“Only in grammar can you be more than perfect.” — William Safire

November 25, 2009

I suppose if the president of these United States — and especially His Articulacy — can be criticized for his grammar, anyone is fair game.

And so, Dan Neil, writing in the Los Angeles Times, laces into National Geographic, of all things, for a faux pas of its own. Obama has taken lumps for imprecise use of the first-person singular personal pronoun — though heaven knows he gets enough practice — but with National Geographic the issue is adverbial.

To be specific, Neil points out that the National Geographic Channel has been running a spot announcement designed to reinforce “the brand” with largely vacant language. One gets the impression that Neil could live with the vacuous message if only it didn’t lead up to this tag line: “Live curious!”

Wiley Publishing, Inc.

In other words, friends, enrich your existence by being curious — but you got that the first time. How much of a tempest this is depends on the size of your teapot, but it does call to mind the campaign that those of a certain age will remember: “Winston Tastes Good Like a Cigarette Should.” This slogan was used by Winston from 1954 until 1972, and its longevity had everything in the world to do with its effectiveness. English teachers and grammarians bristled and fumed, perhaps enlightening some who would have been unaware that a phrase in such a comparative construction must be introduced by “as,” not “like.” At the same time, the sticklers succeeded in calling even more attention to the rapidly growing cigarette brand.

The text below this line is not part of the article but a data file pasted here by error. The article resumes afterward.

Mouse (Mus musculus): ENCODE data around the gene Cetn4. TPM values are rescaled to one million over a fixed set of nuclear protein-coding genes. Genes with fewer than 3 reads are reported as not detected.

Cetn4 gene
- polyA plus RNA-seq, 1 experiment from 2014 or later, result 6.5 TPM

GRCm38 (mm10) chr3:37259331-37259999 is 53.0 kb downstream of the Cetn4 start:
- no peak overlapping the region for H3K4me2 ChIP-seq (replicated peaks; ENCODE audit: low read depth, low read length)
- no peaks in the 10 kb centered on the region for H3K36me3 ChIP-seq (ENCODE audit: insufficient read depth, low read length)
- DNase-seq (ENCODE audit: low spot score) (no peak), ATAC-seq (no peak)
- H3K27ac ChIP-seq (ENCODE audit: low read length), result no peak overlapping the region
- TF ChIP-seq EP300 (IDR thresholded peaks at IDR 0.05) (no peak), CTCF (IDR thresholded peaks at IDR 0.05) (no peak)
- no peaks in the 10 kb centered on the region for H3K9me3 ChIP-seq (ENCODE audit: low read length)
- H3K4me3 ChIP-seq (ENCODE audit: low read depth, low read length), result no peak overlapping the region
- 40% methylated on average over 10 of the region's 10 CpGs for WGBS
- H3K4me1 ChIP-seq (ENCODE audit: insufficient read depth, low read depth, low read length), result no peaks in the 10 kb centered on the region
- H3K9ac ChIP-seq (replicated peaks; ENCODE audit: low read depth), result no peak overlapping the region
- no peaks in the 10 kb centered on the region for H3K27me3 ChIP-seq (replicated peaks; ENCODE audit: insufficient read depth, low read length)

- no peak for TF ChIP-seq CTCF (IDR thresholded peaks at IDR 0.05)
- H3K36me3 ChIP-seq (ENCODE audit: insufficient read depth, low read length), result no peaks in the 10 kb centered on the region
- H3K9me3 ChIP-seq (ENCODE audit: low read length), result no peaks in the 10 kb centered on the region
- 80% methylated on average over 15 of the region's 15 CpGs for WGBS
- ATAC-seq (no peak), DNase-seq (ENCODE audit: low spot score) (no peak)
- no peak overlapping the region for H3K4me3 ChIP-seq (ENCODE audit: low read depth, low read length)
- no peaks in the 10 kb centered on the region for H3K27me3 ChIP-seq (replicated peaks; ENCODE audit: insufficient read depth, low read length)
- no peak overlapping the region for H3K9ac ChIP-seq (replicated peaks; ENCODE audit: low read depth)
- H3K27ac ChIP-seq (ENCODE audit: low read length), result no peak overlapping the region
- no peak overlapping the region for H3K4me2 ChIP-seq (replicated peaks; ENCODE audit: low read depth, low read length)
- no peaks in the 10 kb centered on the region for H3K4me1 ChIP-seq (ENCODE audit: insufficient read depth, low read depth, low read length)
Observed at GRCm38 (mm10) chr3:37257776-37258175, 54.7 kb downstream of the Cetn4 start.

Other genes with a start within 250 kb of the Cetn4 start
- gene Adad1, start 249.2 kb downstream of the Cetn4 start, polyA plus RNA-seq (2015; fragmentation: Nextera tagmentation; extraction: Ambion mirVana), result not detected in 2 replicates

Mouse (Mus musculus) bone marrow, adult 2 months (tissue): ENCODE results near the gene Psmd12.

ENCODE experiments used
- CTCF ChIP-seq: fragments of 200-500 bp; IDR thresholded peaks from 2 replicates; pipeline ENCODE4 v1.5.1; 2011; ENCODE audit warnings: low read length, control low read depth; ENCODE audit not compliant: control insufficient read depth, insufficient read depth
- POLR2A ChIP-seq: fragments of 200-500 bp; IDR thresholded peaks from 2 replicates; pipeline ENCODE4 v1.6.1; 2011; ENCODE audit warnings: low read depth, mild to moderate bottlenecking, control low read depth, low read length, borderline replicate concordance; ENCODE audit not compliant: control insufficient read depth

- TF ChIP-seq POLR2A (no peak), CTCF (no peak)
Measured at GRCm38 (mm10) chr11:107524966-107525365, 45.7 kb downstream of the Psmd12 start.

At a certain point, Winston responded to the criticism with a new slogan: “What do you want, good grammar or good taste?” Presumably, “none of the above” was not an option.

For Dan Neil’s column, click HERE.

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